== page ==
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Substance Use/Addiction

Thirty-three states have laws that allow schools or school employees to carry, store or administer naloxone, an opioid overdose reversal medication. But some states and school districts struggle with the stigma that comes with it.
Nationally, heat was the underlying or contributing cause of about 1,670 deaths last year, making it the highest heat-related death rate in at least two decades. Substance use, the housing crisis and an aging population contribute to the problem.
Whatever communities can do to nurture “social infrastructure” — places like movie theaters, libraries and swimming pools where people gather to form social bonds — can have a profound impact on addiction and overdose death rates.
The Livingston Parish School Board has filed a lawsuit against TikTok and Instagram, claiming the platforms are so addictive they have created a mental health crisis among the district’s students.
State legislators have passed more than 700 new laws and a variety of notable or controversial laws will take effect this week, including policies surrounding transgender athletes, chaplains in schools and a tampon tax.
The Mendocino County board of supervisors decided to use more than $63,000 of opioid settlement funds, approximately 6.5 percent of the total the county received in the first two years of distribution, to fill a $6 million budget shortfall.
The bills will make it easier to distribute the opioid reversal drug Narcan, create a curriculum on the dangers of certain drugs, fund a coordinated crisis services system, establish a task force to study alcohol pricing and addiction services, and more.
Stories and statistics point to mixed success since the new 3-digit number launched last July.
Everything from fatal overdoses to the number of people suffering from severe depression has been growing at alarming rates. Counties have been providing services but insist that Washington must do more.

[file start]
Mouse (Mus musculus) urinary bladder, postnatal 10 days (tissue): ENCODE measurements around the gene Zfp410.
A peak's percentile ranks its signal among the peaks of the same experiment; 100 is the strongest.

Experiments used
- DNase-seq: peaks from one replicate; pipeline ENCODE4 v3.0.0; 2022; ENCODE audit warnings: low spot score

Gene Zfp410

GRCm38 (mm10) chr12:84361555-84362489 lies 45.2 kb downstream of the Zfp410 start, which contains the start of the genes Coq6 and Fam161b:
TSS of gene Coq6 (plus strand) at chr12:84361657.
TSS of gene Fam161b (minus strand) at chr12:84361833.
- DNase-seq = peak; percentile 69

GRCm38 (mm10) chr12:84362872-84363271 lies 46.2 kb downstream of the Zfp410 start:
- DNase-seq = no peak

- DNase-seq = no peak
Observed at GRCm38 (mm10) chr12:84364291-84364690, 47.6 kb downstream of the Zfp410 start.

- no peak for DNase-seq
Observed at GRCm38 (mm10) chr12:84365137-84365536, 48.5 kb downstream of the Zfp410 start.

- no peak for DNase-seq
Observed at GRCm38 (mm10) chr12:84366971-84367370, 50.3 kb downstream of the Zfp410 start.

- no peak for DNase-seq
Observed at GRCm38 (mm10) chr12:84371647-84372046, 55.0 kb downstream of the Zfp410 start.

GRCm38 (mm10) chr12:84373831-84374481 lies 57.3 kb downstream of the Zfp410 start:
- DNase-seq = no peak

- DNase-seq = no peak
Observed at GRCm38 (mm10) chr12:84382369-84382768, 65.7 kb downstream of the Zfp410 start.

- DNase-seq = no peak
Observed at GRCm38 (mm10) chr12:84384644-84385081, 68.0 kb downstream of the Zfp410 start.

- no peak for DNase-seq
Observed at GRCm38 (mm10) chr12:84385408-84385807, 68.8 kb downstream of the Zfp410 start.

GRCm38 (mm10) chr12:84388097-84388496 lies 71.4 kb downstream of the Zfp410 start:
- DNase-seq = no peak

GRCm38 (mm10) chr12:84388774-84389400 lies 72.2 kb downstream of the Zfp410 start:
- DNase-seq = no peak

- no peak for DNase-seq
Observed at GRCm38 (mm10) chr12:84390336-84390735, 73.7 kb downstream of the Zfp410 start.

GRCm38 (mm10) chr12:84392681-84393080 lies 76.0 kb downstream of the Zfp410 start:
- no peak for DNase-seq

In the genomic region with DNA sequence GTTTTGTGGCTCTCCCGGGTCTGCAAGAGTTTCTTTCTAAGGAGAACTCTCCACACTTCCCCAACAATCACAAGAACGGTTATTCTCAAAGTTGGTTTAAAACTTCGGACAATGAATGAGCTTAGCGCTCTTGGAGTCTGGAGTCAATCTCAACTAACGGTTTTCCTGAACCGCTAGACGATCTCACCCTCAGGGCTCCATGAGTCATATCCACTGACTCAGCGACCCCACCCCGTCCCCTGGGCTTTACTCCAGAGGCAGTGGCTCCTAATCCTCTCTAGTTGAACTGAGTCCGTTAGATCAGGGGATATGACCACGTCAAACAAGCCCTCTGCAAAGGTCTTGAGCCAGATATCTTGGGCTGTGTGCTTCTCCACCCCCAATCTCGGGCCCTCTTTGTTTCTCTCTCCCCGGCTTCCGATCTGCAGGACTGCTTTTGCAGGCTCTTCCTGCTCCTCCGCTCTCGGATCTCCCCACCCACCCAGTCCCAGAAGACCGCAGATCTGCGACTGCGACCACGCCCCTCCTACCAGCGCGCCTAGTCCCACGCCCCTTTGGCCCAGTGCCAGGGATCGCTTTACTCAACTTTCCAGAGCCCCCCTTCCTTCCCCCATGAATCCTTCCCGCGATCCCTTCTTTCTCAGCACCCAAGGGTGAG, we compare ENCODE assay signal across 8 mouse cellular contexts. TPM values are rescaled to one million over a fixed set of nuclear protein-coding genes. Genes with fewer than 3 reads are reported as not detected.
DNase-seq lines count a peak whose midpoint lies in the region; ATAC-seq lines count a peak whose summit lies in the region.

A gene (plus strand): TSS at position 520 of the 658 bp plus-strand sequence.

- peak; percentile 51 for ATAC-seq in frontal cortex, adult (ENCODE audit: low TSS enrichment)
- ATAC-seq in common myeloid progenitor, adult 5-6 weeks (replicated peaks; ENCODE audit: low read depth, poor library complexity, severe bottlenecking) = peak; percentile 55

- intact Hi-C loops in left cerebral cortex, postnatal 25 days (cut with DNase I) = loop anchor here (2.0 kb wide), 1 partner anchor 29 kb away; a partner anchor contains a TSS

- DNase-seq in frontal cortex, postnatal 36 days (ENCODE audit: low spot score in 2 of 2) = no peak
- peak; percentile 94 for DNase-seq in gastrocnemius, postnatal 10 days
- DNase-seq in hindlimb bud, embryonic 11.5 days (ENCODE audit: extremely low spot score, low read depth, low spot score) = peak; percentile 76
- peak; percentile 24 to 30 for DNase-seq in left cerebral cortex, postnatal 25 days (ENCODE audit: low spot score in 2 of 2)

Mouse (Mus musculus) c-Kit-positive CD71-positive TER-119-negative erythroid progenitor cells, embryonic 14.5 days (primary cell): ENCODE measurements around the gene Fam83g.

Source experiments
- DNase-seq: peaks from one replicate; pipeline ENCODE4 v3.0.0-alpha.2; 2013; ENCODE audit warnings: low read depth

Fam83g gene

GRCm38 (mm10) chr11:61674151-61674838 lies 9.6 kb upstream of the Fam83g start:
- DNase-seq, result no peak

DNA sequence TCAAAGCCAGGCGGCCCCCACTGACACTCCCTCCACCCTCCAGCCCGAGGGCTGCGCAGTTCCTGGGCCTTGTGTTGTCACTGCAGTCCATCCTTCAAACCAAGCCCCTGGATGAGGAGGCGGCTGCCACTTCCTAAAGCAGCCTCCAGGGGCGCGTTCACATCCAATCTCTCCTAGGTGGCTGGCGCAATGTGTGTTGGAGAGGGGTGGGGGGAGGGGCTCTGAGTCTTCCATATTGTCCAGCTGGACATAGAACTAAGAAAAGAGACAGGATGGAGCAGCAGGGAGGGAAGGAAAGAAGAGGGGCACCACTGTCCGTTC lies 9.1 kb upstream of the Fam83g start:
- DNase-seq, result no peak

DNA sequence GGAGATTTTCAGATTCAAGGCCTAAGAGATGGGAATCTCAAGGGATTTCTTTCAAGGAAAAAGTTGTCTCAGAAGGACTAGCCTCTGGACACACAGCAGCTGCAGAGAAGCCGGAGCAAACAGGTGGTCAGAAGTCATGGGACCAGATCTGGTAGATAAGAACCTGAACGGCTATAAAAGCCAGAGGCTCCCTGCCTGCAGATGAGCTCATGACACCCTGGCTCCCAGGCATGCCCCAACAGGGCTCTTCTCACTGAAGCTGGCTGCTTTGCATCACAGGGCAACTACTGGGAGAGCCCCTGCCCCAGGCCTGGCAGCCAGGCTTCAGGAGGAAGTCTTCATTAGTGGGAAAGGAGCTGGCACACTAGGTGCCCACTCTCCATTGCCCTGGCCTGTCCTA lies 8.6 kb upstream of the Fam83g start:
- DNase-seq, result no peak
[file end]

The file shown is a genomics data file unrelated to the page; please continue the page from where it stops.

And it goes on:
The death rate in the state’s prisons increased 34.6 percent from 2018 to 2022, which saw 135 deaths. This year is surpassing 2022’s rate even as the pandemic has waned and physical mail was stopped last year.
Court officials are slowly moving away from the belief that abstinence is the only path to addiction recovery. However, a study found that while more than 90 percent of drug courts allowed medication treatments, 1 in 4 still overruled medication decisions.
Mayor Matt Mahan recently held a press conference to further stress the city’s “zero tolerance policy” for public drug crimes and reinforced the need for arrests and treatments. But it remains unclear if the crackdown will make a meaningful impact.
States have information that counties need to better target their resources and services to reduce overdose risk and save lives. Improving data sharing is a good use of opioid settlement funds.
Approximately 20 percent of American workers have admitted to using recreational drugs while working remotely, and there has been an increase in working age Americans with substance use disorders since pre-pandemic.
In 1980, the THC content of marijuana was less than 1.5 percent, while some of today’s varieties can be found with more than 30 percent. In 2021, 16.3 million people had experienced a marijuana use disorder.
A new report from RAND Corporation argues that progress against opioid drug abuse and addiction is best understood — and addressed — in the context of everything that comes with it through an ecosystem view.